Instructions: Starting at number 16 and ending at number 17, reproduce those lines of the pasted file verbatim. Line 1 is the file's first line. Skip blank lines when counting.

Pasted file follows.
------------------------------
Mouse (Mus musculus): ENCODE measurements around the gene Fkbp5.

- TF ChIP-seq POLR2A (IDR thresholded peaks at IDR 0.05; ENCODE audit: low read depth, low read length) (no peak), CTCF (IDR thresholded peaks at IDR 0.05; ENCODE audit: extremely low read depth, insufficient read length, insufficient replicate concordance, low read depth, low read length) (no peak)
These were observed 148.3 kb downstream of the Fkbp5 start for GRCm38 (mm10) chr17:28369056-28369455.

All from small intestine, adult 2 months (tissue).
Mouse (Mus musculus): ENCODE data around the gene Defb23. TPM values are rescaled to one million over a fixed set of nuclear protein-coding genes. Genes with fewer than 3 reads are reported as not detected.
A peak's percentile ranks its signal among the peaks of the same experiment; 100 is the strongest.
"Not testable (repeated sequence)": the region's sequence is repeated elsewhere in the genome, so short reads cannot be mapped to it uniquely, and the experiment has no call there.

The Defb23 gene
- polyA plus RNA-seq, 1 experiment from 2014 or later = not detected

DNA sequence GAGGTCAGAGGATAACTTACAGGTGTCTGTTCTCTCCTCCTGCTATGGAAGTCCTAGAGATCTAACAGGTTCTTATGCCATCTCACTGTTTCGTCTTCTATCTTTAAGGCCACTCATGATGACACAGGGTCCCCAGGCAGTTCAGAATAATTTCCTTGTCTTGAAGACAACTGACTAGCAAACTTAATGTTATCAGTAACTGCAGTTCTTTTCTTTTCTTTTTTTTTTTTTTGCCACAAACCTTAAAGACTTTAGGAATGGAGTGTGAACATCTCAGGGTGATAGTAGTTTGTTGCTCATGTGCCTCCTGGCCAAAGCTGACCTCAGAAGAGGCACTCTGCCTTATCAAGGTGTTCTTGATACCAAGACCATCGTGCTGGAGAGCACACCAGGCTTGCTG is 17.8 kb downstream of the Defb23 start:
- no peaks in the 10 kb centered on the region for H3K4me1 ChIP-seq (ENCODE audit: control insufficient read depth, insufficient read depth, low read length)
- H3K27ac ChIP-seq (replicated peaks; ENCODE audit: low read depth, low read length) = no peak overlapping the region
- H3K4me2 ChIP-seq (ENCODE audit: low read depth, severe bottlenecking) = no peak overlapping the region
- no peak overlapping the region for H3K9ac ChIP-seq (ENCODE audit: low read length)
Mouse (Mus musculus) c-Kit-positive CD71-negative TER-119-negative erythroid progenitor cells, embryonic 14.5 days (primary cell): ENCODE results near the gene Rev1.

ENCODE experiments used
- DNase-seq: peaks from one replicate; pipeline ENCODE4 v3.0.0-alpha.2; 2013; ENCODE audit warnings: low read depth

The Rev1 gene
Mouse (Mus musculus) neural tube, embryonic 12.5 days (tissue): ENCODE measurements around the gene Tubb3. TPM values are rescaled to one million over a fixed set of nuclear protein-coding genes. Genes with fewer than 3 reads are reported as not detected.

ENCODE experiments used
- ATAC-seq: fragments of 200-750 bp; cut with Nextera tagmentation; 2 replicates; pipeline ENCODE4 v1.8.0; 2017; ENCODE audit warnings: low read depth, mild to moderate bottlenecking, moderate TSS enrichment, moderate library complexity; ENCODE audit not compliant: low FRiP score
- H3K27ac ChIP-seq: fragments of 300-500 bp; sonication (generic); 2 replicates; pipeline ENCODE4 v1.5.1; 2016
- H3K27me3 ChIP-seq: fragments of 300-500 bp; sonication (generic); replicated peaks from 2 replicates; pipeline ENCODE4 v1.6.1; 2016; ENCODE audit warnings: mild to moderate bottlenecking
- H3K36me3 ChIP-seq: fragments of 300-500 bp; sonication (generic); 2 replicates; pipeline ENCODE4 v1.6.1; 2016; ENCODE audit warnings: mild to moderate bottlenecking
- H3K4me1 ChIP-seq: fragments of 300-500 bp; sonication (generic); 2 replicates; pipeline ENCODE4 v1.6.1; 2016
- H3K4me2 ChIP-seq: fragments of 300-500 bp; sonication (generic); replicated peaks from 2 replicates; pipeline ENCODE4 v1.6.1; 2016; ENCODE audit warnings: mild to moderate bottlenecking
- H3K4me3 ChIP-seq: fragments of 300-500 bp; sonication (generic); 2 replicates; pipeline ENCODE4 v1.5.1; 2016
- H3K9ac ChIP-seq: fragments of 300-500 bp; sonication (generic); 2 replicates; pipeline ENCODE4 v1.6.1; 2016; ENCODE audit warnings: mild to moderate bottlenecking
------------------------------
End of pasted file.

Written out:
ENCODE experiments used
- DNase-seq: peaks from one replicate; pipeline ENCODE4 v3.0.0-alpha.2; 2013; ENCODE audit warnings: low read depth